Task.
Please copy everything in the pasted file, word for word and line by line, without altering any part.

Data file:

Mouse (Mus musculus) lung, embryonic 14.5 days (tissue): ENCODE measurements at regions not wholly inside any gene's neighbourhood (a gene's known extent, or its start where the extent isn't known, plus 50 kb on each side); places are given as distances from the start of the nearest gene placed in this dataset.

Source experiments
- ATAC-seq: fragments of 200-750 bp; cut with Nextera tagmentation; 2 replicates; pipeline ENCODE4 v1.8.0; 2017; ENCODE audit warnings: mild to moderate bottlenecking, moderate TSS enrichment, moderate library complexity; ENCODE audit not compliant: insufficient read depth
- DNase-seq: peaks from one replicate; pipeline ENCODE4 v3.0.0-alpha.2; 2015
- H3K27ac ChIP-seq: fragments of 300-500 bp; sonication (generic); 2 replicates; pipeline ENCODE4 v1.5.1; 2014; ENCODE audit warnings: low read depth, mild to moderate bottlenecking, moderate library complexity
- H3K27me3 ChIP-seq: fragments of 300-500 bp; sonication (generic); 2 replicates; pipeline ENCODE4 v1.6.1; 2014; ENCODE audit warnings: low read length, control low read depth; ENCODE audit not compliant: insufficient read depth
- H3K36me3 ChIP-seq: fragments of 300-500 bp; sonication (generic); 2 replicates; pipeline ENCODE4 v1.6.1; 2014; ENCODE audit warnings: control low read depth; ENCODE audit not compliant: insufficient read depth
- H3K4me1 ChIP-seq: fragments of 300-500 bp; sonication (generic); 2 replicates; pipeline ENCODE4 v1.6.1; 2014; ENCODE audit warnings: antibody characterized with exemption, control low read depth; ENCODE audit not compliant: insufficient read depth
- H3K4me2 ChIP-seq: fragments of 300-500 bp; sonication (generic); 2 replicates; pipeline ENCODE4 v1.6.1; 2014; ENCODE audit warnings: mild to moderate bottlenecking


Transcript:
Mouse (Mus musculus) lung, embryonic 14.5 days (tissue): ENCODE measurements at regions not wholly inside any gene's neighbourhood (a gene's known extent, or its start where the extent isn't known, plus 50 kb on each side); places are given as distances from the start of the nearest gene placed in this dataset.

Source experiments
- ATAC-seq: fragments of 200-750 bp; cut with Nextera tagmentation; 2 replicates; pipeline ENCODE4 v1.8.0; 2017; ENCODE audit warnings: mild to moderate bottlenecking, moderate TSS enrichment, moderate library complexity; ENCODE audit not compliant: insufficient read depth
- DNase-seq: peaks from one replicate; pipeline ENCODE4 v3.0.0-alpha.2; 2015
- H3K27ac ChIP-seq: fragments of 300-500 bp; sonication (generic); 2 replicates; pipeline ENCODE4 v1.5.1; 2014; ENCODE audit warnings: low read depth, mild to moderate bottlenecking, moderate library complexity
- H3K27me3 ChIP-seq: fragments of 300-500 bp; sonication (generic); 2 replicates; pipeline ENCODE4 v1.6.1; 2014; ENCODE audit warnings: low read length, control low read depth; ENCODE audit not compliant: insufficient read depth
- H3K36me3 ChIP-seq: fragments of 300-500 bp; sonication (generic); 2 replicates; pipeline ENCODE4 v1.6.1; 2014; ENCODE audit warnings: control low read depth; ENCODE audit not compliant: insufficient read depth
- H3K4me1 ChIP-seq: fragments of 300-500 bp; sonication (generic); 2 replicates; pipeline ENCODE4 v1.6.1; 2014; ENCODE audit warnings: antibody characterized with exemption, control low read depth; ENCODE audit not compliant: insufficient read depth
- H3K4me2 ChIP-seq: fragments of 300-500 bp; sonication (generic); 2 replicates; pipeline ENCODE4 v1.6.1; 2014; ENCODE audit warnings: mild to moderate bottlenecking